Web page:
Can plaintiff submit to a jury the total amount of his/her medical expenses, even if a portion of the expenses were reimbursed or paid for by his/her insurance carrier?
A Plaintiff can submit to the jury the total amount of his/her medical expenses. However, a defendant can submit to the jury evidence of payments made by the defendant, defendant’s insurer, or authorized representative towards the plaintiff’s total amount of medical expenses as well as the outstanding amount which is almost always less than the charged amount.
Is the fact that all or a portion of the plaintiff’s medical expenses were reimbursed or paid for by his/her insurance carrier admissible at trial or does the judge reduce the verdict in a post-trial hearing?
In 2017, the Missouri Legislature amended the collateral source rule and limited the “actual cost” of the plaintiff’s medical care or treatment to “no more than the dollar amounts paid by or on behalf of the plaintiff plus any remaining amount necessary to satisfy the financial obligation for the medical care after adjustment for any contractual discount or price reduction.” MO Rev. Stat. § 490.715 (2017). As such, if all or a portion of plaintiff’s medical expenses were reimbursed or paid for by his/her insurance carrier, evidence of said payments are admissible to limit the plaintiff’s overall recovery for its medical expenses. However, the Court of Appeals in Missouri has ruled that this does not bar the plaintiff from admitting the charged amount.
Can defendants reduce the amount plaintiff claims as medical expenses by the amount that was actually paid by an insurer? (i.e. where plaintiff’s medical expenses were $50,000 but the insurer only paid $25,000 and the medical provider accepted the reduced payment as payment in full).
Yes, defendants can introduce evidence to reduce the plaintiff’s medical expenses by the amount that was actually paid by an insurer and any amount that is still outstanding. The Missouri Court of Appeals, Eastern District held that Section 490.715, as amended in 2017, allows for both the admittance of evidence of the “actual cost” of a plaintiff’s medical expenses as well as evidence of any payments made by an insurer. Brancati v. Bi-State Development Agency, 571 S.W.3d 625, at 635. This renders the statute essentially meaningless as this was the accepted practice before the attempt by the legislature to prohibit the submission of the charged amount.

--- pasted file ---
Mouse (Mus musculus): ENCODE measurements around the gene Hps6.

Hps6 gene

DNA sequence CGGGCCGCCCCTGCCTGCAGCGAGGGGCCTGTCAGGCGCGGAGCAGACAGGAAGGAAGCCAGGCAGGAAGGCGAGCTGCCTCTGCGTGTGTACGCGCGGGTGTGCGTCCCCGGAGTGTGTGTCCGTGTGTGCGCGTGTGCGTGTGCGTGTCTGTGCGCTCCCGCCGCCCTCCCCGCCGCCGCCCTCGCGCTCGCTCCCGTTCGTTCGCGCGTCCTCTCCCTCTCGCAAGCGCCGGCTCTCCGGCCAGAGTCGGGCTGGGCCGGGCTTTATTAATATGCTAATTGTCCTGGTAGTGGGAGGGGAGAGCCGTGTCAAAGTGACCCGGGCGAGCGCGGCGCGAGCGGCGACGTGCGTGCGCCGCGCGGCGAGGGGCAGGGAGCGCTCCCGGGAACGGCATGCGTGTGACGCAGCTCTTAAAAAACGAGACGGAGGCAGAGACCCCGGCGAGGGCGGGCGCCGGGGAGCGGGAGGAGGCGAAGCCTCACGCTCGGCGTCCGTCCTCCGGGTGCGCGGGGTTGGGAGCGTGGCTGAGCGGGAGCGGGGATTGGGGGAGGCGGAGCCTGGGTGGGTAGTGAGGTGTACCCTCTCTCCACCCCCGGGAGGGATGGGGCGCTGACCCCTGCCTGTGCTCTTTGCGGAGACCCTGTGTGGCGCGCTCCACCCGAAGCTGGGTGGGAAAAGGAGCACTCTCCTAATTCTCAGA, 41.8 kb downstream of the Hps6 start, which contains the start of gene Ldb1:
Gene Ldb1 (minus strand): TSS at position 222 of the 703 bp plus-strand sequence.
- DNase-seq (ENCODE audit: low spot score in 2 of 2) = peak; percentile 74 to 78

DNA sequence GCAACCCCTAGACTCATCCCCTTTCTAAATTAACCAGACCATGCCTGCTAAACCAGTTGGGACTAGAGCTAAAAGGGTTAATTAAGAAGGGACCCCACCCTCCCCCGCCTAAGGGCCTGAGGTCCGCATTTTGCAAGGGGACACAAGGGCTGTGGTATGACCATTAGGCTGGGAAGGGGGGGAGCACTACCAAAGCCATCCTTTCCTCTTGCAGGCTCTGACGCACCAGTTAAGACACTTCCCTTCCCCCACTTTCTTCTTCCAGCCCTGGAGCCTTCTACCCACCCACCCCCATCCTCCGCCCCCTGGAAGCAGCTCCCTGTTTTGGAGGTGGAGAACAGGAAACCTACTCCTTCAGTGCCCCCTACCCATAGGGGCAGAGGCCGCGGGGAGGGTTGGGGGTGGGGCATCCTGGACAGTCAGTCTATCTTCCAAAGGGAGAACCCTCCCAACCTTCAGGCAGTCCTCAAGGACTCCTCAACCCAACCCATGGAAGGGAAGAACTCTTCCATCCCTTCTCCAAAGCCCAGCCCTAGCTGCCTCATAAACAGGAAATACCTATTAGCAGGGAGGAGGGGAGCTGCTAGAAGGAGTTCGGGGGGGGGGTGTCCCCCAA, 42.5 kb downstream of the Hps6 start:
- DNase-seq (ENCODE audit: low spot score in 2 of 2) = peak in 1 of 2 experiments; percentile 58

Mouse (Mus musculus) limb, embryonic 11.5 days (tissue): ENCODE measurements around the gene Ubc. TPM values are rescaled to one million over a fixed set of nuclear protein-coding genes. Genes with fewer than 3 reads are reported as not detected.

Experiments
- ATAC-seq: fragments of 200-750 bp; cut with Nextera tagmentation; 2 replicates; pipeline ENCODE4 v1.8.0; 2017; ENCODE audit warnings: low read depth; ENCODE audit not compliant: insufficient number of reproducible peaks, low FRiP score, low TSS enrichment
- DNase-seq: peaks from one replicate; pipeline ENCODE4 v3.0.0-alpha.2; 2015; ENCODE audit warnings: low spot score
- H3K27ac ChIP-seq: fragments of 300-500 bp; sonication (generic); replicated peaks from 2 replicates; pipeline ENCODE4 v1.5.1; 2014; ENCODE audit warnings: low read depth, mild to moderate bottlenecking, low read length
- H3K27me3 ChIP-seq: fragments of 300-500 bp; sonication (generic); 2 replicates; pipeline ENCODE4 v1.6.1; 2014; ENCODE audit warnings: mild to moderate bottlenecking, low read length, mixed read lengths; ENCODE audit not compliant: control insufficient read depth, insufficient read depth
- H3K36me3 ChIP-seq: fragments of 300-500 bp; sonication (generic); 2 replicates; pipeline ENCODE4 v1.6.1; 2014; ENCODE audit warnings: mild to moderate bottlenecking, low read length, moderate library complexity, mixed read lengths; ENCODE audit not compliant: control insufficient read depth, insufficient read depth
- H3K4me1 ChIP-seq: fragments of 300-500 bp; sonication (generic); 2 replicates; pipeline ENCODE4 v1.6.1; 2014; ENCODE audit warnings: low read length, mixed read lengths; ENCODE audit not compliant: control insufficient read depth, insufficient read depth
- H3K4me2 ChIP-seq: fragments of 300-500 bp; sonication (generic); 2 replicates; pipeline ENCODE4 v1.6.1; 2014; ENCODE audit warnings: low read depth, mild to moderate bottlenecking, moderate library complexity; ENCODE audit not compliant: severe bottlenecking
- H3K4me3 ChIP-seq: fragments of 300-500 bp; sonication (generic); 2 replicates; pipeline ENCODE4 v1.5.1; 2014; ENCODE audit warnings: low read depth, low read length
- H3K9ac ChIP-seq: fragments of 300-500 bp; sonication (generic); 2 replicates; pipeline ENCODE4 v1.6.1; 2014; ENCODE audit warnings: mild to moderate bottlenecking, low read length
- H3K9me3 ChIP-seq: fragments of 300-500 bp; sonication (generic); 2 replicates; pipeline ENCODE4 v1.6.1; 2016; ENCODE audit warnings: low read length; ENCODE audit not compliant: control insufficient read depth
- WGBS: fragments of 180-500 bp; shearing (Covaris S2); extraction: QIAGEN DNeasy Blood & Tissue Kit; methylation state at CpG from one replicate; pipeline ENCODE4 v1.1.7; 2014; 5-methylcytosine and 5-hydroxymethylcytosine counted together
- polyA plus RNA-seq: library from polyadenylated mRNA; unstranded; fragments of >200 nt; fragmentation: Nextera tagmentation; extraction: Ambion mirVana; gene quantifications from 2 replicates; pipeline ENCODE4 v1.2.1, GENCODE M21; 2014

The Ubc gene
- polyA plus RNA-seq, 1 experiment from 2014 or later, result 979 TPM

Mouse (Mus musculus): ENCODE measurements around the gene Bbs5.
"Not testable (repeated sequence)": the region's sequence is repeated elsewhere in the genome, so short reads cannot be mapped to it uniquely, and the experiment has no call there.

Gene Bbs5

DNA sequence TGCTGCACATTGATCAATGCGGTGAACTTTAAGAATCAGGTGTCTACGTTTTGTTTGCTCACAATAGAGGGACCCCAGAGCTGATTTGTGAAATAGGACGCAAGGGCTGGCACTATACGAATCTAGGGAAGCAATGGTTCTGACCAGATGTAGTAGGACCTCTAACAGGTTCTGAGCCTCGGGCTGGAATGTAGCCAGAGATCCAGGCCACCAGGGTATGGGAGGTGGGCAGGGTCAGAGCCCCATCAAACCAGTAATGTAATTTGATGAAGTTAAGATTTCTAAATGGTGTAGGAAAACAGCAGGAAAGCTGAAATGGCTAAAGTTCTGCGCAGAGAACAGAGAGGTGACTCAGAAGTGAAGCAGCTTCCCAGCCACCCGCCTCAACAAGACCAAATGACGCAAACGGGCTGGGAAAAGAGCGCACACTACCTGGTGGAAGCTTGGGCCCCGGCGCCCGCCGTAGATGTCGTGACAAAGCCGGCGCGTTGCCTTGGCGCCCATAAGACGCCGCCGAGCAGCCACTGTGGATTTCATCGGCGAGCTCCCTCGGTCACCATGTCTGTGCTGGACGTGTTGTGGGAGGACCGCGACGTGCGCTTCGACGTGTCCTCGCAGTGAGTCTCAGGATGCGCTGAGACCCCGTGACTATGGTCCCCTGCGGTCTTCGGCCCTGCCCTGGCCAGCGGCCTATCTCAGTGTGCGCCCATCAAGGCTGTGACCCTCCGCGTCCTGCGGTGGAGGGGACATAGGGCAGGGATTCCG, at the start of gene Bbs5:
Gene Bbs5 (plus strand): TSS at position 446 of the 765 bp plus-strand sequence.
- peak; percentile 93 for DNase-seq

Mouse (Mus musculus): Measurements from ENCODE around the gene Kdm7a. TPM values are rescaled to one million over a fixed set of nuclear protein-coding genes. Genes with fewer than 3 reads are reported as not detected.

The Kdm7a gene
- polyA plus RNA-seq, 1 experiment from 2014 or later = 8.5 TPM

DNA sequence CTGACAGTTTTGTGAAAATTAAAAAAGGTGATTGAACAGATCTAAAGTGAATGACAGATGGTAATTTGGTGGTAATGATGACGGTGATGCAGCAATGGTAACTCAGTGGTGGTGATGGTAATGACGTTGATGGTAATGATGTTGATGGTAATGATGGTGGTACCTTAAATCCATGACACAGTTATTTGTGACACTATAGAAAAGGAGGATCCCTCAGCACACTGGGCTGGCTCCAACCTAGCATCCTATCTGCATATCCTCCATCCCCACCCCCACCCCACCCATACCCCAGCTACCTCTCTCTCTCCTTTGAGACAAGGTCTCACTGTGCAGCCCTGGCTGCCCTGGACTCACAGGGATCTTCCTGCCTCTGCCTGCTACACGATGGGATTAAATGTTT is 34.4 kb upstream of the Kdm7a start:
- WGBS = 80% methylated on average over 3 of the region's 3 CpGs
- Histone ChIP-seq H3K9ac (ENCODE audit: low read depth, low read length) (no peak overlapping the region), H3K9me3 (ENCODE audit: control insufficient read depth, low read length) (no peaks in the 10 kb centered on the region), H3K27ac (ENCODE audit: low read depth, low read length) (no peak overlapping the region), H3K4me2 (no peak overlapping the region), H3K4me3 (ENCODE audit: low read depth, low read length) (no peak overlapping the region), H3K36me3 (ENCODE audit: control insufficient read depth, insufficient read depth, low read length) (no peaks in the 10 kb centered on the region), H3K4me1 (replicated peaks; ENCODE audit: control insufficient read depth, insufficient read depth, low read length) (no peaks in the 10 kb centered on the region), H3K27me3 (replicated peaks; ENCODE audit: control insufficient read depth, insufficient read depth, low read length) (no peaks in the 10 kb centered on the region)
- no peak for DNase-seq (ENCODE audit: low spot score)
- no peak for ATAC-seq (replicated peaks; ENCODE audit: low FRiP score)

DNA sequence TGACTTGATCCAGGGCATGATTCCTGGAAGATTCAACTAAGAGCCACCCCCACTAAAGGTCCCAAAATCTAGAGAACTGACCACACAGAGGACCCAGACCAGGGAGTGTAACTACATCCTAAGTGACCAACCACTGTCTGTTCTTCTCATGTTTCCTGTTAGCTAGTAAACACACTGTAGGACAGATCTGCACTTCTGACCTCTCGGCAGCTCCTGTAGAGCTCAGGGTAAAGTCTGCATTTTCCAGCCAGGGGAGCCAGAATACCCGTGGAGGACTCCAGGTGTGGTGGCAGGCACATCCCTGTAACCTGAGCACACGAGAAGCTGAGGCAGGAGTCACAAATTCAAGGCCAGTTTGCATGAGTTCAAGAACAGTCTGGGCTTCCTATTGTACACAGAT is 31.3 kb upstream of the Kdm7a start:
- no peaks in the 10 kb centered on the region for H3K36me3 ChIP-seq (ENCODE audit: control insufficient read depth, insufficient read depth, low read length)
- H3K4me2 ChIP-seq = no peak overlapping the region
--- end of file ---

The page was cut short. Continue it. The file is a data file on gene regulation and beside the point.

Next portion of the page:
Accident and Incident Reports
Can accident/incident reports be protected as privileged attorney work product prepared in anticipation of litigation or are they deemed to be business records prepared in the ordinary course of business and discoverable?
Accident/incident reports can be protected when they are made at the direction of an insurer and/or result from an investigation conducted by the insurer. Missouri recognizes insurer-insured privilege as part of the attorney-client privilege. State ex rel. Cain v. Barker, 540 S.W.2d 50, 58 (Mo. 1976). The privilege requires an existing insured-insurer relationship where the insurer is obligated to defend the insured. May Dep’t Stores Co. v. Ryan, S.W.2d 134, 136 (Mo. App. 1985). The privilege exists even if no attorney has been employed regarding the occurrence. State ex. rel. Cain, 540 S.W.2d 50, 58. The privilege precludes from discovery investigation and claims documents created by an insurer for possible litigation. Id.